“Seaspiracy” Brings Aquatic Destruction to the Surface

Charlie Reed, Sports Editor

Rating: 5/5 Falcons

On March 24th, Netflix Originals released Seaspiracy, a documentary entailing human actions that have had devastating effects on the ocean. The series focuses on overfishing and how the media has failed to publicize this information. The documentary begins with filmmaker Ali Tabrizi sharing his backstory. The 27-year old has always had a passion for marine life and began creating a movie in his early adulthood based on the beauty of dolphins and whales, his two favorite animals. In his documentation, Ali found devastating news about whales washing up on shorelines with pounds of plastic in their stomachs. With confusion as to why there was minimal fuss going on in the news about how these animals were dying at the hands of human actions, Ali decided to shift his series towards the effects humans have on the oceans. With a focus on the death of whales, the filmmaker found that many of the species weren’t dying by ‘accidents’ due to plastic littering, but due to humans intentionally killing these creatures. 

Ali traveled to Japan after discovering that the country was notorious for the constant mass slaughter of whales. According to Greenpeace, whaling was officially banned in the late 1990s, but countries including Japan and Norway continue to practice it with little consequence. Upon arrival in Japan, the filmmaker saw with his own eyes whales being brought in by large fishing vessels daily, along with dolphins being trapped and killed in the harbors. According to Seaspiracy, dolphins and whales are hunted because fishing industries in countries like Japan and Norway increase the amount of fish available for hunting by decreasing the amount eaten by dolphins and whales. While filming, Ali also stumbled upon the mass overfishing of tuna, and found that thousands of sharks were being killed solely for their fins to supply shark fin soup production. With confusion as to why these fishing ports weren’t being shut down, Ali noticed that he was being followed by police officers and security guards all around the Japanese city he was staying in. Seaspiracy stated that, “these fishing companies are mafia owned with ties to local law enforcement.” This shocking realization made it clear as to why no one wanted to stop the overfishing that took place in parts of Japan.

Understanding the importance of the ocean will allow the world to be informed about the severities of climate change.

Ali later traveled to America, where he met with marine conservationists to dig deep into the truth behind the under-covered mass murder that was taking place. Seaspiracy brought in shark conservationist and co-host of Shark Week, Paul De Gelder, for insight into the importance the species has on our planet. De Gelder explained that sharks are the apex predators of the oceans, who take part in eating the weak animals that cause damage to coral reefs. “If these animals go, so do we,” he adds. Without sharks, the ocean is unable to remain clean and unable to remove animals that further harm the environment. De Gelder emphasizes how the media has continued to portray sharks as terrifying creatures that will kill anything, as seen in the infamous movie Jaws. As a society, we are all somewhat afraid of sharks. The marine conservationist shares that roughly ten people a year are killed by sharks; however, humans are the true killers, murdering around 30,000 sharks are killed per hour.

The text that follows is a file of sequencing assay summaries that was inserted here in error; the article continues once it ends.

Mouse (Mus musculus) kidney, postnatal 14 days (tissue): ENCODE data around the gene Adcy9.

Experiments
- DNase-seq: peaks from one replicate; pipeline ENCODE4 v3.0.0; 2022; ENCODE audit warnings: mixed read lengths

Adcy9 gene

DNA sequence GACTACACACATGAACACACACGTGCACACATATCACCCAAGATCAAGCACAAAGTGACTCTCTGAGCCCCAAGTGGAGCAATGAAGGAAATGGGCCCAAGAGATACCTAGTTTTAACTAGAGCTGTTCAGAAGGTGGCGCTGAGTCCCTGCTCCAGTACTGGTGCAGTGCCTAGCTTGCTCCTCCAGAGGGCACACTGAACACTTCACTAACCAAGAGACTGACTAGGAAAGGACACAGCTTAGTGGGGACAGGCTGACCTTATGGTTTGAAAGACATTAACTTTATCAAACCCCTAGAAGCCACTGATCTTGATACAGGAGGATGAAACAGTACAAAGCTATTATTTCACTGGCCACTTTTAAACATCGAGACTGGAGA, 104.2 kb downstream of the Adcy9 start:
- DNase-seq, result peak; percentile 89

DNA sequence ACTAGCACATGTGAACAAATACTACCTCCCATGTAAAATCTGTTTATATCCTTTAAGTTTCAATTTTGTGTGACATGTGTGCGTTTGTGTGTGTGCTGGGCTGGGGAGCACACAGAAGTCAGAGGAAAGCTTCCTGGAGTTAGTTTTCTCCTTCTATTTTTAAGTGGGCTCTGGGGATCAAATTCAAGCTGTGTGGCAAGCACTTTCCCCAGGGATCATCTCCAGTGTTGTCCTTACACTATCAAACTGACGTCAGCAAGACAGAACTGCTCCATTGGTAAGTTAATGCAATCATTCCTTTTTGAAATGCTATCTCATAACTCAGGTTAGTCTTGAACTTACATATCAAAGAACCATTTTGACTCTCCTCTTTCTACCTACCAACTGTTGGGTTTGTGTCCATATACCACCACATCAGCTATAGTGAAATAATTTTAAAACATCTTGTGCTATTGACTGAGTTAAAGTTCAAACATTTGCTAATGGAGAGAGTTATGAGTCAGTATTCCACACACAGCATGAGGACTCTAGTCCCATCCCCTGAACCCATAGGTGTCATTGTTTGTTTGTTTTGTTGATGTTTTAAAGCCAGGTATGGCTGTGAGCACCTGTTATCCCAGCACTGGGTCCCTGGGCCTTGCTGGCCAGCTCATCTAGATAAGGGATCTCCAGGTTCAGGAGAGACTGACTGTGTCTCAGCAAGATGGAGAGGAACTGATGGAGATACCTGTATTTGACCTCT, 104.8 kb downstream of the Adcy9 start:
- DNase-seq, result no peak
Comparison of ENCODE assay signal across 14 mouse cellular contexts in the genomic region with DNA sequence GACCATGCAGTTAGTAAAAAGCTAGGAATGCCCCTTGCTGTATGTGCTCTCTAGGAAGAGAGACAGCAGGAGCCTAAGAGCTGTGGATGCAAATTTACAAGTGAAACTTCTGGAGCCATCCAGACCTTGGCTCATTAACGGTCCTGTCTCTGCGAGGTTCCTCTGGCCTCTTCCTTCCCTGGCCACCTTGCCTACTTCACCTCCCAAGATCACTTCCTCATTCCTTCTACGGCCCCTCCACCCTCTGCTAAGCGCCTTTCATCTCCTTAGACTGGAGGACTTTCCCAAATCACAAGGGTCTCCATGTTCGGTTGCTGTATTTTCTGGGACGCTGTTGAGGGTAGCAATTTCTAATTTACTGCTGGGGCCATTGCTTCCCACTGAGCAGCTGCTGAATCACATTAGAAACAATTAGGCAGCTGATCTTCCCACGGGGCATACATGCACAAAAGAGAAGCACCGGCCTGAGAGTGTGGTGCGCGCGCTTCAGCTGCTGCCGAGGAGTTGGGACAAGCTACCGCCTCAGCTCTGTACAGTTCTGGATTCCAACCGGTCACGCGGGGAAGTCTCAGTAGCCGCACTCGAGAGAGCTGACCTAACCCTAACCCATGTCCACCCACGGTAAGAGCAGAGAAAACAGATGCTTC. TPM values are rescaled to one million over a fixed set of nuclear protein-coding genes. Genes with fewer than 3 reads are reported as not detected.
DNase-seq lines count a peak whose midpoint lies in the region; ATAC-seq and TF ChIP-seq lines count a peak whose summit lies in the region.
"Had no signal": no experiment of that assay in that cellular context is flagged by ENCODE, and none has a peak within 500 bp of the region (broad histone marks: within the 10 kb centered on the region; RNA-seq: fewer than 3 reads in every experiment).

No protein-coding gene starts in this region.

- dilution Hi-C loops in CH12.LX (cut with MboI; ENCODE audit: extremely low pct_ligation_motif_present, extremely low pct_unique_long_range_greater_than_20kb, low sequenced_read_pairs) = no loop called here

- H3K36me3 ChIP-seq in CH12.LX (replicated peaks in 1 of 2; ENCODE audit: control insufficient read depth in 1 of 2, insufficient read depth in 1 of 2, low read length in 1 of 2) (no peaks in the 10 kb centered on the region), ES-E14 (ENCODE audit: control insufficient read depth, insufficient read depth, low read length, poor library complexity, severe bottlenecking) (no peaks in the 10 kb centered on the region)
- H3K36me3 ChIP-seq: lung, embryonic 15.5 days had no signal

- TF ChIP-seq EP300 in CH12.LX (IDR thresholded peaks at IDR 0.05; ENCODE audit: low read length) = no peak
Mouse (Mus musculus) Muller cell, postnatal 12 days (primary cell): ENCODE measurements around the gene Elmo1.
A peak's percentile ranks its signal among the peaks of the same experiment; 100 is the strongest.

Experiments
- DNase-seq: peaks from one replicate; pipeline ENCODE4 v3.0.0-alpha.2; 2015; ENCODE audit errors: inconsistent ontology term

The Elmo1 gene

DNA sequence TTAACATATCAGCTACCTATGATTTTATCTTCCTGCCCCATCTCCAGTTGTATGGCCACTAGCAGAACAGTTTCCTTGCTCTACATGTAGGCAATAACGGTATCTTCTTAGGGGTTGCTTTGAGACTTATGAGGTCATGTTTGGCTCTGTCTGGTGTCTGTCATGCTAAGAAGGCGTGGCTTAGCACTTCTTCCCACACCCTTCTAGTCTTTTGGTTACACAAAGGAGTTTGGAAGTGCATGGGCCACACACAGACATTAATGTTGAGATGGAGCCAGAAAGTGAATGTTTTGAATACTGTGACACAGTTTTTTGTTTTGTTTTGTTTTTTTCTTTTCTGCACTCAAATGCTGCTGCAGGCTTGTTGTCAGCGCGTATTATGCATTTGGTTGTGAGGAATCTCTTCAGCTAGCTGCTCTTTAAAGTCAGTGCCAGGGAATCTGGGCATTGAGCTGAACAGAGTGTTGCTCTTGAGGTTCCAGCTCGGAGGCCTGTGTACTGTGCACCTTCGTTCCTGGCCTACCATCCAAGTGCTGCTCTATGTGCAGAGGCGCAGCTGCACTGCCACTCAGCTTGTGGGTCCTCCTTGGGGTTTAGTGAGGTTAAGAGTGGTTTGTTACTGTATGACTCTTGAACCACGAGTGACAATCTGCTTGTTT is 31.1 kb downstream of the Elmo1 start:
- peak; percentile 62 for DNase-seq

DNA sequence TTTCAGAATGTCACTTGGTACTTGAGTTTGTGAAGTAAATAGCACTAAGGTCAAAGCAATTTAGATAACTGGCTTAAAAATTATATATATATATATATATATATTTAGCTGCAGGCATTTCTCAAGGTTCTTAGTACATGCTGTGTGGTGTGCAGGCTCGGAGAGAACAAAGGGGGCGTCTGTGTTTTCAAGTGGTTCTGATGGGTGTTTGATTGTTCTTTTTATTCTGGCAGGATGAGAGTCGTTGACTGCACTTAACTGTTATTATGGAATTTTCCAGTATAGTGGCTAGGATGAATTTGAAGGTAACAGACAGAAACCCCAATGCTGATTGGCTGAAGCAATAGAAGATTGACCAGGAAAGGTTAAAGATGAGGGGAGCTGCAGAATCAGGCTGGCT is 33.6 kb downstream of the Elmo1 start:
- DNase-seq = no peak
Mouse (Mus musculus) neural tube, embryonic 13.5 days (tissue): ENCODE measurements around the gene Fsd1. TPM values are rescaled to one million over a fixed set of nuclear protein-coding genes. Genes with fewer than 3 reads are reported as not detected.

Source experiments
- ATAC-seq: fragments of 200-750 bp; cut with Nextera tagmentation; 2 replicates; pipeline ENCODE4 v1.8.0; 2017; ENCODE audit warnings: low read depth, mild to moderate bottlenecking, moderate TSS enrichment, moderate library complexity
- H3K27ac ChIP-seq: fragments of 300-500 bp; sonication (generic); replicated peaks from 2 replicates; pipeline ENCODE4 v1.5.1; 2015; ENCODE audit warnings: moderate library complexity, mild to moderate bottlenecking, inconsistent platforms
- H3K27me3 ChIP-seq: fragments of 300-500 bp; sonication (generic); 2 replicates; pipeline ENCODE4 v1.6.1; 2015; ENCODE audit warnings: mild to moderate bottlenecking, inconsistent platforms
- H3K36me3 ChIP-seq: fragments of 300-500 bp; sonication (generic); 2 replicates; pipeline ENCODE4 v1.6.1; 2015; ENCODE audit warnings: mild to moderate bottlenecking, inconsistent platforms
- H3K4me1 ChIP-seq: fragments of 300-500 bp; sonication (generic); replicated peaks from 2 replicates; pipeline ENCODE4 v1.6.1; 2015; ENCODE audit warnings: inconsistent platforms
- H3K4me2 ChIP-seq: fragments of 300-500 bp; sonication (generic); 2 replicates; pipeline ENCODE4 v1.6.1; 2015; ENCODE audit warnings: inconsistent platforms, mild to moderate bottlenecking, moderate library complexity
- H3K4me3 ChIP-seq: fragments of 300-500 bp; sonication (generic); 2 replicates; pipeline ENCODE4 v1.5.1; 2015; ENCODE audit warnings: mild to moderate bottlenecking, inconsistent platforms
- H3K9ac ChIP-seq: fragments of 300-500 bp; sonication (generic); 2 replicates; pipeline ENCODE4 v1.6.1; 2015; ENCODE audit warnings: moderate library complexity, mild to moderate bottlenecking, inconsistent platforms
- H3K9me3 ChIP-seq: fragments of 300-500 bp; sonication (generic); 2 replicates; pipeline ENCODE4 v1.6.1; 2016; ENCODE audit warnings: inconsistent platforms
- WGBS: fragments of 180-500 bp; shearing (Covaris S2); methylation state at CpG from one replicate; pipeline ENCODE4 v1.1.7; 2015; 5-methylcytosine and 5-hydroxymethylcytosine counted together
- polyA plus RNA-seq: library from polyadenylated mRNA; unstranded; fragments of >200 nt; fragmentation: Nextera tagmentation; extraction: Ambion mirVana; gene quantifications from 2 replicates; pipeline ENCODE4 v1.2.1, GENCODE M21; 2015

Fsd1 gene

The filmmaker later interviews Sea Shepherd, a non-profit organization that goes out to international waters and stops large fishing vessels from harshly killing whales. Peter Hammarstedt, co-leader of the organization, shares how these large ships often only target one fish at a time, and by using massive fishing nets, other fish that are caught are killed in the process. For example, if a vessel was fishing for tuna and other species were caught in the process, all the other fish in the nets would be killed, no matter how many tuna were caught. The unwanted species, or bycatch as the fishers call them, would be killed. Seaspray shares that five million sharks, along with 30,000 dolphins and whales are killed each year as bycatch alone. Hammarstedt then discusses the validity behind large corporations labeling their seafood as “wild-caught” or “dolphin-safe.” The filmmaker tried to interview some of these corporations to gain insight into these claims. However, upon arrival, Ali was either asked to leave, or left without his questions answered. Hammarstedt states that there is no way of telling if these fish are caught legally or are considered “wild-caught” because there is no regulation in international waters. Consequently, identifying whether the fish you buy is healthy, or legally caught, is yet another piece of information that isn’t put forth in our news. Seaspiracy received a five-star falcon rating for providing the public with this information that is scarce in the media. 

Seaspiracy also touches on ways humans are quickly destroying our ecosystem through the litter of fishing nets, which contributes to over 80% of the ocean plastics; overfishing, which is leaving many species in the ocean extinct; and the constant lies that are shared between corporations that are selling these products. While it is disturbing that so many of the statistics in the series are new to a majority of the viewers, it is time that our world starts focusing on ways climate change can be combated. Understanding the importance of the ocean will allow the world to be informed about the severities of climate change, and the production of Seasipracy is taking that step in the right direction.